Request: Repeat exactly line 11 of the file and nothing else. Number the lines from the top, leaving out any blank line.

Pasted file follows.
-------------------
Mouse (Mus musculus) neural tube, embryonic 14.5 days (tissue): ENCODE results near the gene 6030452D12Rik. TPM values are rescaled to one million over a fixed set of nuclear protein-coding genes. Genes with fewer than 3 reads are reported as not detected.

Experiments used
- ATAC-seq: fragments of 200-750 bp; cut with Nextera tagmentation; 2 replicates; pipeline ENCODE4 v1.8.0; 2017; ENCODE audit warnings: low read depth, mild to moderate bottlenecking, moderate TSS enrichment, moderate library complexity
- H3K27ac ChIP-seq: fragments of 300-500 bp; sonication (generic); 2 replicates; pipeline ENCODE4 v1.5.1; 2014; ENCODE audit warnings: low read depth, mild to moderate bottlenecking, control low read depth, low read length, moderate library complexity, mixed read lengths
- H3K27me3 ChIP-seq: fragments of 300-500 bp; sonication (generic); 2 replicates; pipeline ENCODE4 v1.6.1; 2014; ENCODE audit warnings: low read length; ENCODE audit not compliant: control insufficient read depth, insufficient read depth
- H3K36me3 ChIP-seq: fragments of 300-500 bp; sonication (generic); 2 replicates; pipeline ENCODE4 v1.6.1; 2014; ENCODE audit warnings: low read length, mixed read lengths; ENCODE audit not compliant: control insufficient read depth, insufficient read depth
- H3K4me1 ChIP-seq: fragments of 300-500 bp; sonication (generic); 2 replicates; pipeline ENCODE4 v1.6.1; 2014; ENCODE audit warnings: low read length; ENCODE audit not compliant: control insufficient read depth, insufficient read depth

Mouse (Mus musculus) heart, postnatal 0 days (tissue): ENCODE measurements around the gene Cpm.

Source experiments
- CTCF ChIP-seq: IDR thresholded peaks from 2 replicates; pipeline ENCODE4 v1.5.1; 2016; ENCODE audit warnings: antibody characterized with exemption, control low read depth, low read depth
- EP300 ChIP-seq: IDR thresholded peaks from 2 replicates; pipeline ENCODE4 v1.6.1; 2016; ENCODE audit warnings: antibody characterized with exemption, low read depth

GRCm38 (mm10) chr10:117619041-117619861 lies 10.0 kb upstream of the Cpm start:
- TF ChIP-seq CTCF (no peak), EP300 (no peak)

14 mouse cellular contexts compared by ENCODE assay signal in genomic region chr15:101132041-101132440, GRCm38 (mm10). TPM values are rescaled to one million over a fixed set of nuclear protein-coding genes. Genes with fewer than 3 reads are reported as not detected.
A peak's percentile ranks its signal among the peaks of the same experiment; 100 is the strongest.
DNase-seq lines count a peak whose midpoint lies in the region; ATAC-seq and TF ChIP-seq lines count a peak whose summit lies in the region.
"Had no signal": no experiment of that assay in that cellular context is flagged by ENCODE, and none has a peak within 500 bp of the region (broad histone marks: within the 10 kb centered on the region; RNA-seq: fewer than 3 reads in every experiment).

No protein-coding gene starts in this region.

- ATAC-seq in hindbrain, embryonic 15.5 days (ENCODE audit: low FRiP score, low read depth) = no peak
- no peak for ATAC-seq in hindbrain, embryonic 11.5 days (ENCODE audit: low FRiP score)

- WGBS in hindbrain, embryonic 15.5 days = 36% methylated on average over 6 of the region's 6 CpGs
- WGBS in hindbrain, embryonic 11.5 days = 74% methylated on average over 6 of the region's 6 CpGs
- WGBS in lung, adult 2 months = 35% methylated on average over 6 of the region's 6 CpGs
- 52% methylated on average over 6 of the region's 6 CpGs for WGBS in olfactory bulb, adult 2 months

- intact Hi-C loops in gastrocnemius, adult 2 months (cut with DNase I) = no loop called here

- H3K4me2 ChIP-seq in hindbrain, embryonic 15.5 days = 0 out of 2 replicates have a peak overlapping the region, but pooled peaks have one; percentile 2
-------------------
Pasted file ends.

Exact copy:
- EP300 ChIP-seq: IDR thresholded peaks from 2 replicates; pipeline ENCODE4 v1.6.1; 2016; ENCODE audit warnings: antibody characterized with exemption, low read depth